Intel's Marvell-ous Venture

Well, that didn't take long.

Weeks after the San Jose Mercury Newsfirst reported that it would shed some of its losing businesses, Intel (Nasdaq: INTC  ) yesterday sold its communications and applications processor division to Marvell Technology (Nasdaq: MRVL  ) for $600 million.

Marvell will pay cash to acquire the unit and its 1,400 employees, though Intel will have the right to accept up to $100 million in Marvell stock as partial compensation. The deal is expected to close in the next four to five months.

The news helps top off a pretty big week for Intel. On Monday, the chip maker officially rolled out its new Xeon 5100 processor for servers, based on Intel's new Core Microarchitecture. The chip formerly known as Woodcrest is earning some fans, including well-known chip analyst Nathan Brookwood, who recently told BusinessWeek that Woodcrest could "make AMD's (NYSE: AMD  ) life more difficult than it has been in the last two years."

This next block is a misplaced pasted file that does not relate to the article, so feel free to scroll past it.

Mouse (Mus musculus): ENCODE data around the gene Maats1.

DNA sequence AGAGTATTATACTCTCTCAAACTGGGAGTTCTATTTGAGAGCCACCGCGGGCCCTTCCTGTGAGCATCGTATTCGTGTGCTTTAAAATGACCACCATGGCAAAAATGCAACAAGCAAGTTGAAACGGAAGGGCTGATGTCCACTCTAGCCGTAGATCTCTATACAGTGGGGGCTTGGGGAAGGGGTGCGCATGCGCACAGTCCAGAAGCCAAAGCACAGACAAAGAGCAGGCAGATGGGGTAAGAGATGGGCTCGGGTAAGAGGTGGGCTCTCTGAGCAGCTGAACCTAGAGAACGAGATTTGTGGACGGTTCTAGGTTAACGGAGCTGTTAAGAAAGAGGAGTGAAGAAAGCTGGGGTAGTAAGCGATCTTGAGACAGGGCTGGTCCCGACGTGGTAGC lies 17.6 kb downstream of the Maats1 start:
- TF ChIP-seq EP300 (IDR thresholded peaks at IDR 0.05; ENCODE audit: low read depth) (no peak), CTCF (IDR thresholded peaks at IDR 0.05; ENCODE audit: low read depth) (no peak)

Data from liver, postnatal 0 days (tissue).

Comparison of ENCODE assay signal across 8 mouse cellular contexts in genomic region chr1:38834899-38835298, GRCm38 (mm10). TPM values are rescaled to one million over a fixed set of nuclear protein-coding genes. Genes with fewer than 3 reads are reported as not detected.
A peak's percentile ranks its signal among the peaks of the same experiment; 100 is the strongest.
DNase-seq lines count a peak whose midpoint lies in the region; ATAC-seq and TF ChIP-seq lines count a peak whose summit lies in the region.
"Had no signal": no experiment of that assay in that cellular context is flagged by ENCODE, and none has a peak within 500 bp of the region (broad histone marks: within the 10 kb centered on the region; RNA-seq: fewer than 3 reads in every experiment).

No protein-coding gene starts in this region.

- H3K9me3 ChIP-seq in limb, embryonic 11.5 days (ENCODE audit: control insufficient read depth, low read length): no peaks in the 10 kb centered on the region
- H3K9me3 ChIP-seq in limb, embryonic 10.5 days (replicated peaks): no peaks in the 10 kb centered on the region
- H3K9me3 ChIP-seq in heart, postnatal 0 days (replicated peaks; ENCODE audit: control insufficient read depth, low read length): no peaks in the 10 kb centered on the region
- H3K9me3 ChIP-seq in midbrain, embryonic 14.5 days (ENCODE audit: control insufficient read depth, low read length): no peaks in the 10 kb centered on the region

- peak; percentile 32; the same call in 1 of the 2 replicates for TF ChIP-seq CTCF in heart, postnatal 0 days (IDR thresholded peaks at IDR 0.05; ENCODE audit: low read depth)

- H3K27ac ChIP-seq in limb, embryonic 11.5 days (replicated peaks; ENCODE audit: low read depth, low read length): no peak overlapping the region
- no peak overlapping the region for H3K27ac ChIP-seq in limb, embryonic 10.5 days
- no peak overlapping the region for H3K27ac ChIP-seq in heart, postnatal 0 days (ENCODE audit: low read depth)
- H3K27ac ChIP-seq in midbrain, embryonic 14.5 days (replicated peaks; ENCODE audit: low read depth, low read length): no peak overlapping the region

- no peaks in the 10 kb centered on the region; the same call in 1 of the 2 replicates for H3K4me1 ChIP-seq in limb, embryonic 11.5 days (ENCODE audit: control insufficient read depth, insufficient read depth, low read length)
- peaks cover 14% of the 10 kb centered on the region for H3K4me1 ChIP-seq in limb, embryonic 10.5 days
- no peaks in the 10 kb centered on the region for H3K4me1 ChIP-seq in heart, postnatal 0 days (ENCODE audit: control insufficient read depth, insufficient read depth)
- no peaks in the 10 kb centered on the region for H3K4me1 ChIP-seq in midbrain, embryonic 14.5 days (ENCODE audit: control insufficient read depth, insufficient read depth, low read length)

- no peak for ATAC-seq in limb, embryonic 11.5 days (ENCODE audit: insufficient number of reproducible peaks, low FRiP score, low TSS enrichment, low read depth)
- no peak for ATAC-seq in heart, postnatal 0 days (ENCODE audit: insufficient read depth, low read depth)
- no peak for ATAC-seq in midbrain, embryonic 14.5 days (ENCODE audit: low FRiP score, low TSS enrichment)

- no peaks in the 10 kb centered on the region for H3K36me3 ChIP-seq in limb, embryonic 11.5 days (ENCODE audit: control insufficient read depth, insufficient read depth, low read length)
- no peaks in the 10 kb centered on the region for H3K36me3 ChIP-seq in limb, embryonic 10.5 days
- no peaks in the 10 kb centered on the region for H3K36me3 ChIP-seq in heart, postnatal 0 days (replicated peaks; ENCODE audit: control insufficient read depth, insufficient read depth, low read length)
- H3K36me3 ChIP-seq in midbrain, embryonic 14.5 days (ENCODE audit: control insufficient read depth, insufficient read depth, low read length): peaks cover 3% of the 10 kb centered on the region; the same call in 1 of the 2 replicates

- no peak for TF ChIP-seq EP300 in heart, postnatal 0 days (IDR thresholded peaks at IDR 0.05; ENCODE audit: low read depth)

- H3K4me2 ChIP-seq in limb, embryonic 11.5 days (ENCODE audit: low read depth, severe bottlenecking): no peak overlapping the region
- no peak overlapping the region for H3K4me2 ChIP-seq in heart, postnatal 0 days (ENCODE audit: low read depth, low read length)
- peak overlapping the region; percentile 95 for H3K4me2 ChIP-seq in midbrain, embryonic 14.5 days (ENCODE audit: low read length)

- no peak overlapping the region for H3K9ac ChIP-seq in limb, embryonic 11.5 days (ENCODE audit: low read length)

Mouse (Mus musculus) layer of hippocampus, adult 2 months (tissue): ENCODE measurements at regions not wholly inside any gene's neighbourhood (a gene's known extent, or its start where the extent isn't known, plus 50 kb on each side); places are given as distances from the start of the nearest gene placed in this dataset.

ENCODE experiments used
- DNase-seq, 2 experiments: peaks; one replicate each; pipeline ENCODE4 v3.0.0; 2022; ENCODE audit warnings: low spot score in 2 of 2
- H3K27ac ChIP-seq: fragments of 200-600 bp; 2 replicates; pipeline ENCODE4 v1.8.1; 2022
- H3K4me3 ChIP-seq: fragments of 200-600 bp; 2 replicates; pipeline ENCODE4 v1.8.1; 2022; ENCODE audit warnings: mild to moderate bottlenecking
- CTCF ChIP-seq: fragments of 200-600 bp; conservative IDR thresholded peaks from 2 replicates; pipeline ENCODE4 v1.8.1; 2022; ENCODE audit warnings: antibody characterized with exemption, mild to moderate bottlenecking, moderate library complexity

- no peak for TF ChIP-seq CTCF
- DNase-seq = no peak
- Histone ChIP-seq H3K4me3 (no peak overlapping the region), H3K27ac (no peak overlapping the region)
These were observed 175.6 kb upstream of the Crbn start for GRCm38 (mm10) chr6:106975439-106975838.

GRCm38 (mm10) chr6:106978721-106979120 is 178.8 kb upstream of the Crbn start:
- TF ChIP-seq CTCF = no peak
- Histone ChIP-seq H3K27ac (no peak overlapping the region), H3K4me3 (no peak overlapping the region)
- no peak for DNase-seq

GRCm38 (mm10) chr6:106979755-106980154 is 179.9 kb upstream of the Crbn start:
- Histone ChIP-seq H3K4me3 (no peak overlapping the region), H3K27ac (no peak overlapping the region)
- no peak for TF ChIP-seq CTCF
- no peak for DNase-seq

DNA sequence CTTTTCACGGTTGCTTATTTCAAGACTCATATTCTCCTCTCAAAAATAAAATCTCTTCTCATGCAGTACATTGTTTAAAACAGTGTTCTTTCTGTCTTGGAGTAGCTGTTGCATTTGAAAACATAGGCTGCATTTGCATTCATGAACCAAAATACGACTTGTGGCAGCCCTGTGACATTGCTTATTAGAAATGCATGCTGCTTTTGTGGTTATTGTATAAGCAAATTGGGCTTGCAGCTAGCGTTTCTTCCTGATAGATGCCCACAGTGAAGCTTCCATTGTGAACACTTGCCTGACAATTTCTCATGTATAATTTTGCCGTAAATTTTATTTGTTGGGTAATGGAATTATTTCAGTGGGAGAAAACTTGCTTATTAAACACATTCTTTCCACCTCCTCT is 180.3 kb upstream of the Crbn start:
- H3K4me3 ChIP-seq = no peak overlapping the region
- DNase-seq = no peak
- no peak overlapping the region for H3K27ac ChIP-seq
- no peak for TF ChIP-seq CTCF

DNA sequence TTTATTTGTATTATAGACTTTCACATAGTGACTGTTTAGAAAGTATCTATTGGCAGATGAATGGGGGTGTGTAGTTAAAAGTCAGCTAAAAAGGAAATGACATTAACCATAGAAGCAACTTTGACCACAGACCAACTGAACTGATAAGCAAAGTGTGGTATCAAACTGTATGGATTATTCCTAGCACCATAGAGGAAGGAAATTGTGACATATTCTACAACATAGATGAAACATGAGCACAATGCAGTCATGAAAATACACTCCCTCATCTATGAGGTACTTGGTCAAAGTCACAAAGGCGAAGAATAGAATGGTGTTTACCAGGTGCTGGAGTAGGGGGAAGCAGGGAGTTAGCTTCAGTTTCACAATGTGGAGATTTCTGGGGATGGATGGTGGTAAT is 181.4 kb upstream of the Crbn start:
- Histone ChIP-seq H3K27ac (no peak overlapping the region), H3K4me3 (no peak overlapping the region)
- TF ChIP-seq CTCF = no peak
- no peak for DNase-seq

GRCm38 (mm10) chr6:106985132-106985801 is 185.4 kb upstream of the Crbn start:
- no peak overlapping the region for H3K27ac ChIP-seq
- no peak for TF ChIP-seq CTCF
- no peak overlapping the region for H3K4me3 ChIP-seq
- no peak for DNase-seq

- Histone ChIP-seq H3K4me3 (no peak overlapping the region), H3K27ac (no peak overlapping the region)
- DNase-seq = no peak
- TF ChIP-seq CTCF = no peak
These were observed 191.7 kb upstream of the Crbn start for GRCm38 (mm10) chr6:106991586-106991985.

Maybe so, but early tests mean little. More important for investors is how customers react to the new Xeon, and how Paul Otellini's plans to restructure the chipmaker translate into profits. And that brings us back to Marvell.

There's a lot to like about the deal. On the plus side, it shifts needed resources from a market where Intel was being soundly beaten by Texas Instruments (NYSE: TXN  ) and Freescale Semiconductor (NYSE: FSL  ) , among others. On the minus side ... well, actually, I don't see a minus side. Intel will still get to make products for the high-growth smartphone market, although it will probably confine itself to concentrating on Wi-Fi and WiMax wireless technologies, where it already has a lead. Better still, the extra cash is likely to come in handy if the reports of a broad-based price war with AMD are true.

So is Intel's stock a buy? Some investors seem to think so, but the chipmaker will be receiving exactly none of my money. Why? Intel is restructuring to become leaner and meaner not because it can, but because it must, in order to preserve a rich franchise that is under serious threat from a hungry competitor. Color me crazy if you'd like, but to me that sounds about as appealing as spam and relish on week-old rye.

Allow us to chip in with related Foolishness:

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Fool contributorTim Beyerslikes Marvel better than Marvell most days. Today, he's not sure. Tim didn't own shares in any of the companies mentioned in this story at the time of publication. You can find out which stocks he owns by checking Tim's Foolprofile. The Motley Fool has an ironcladdisclosure policy.


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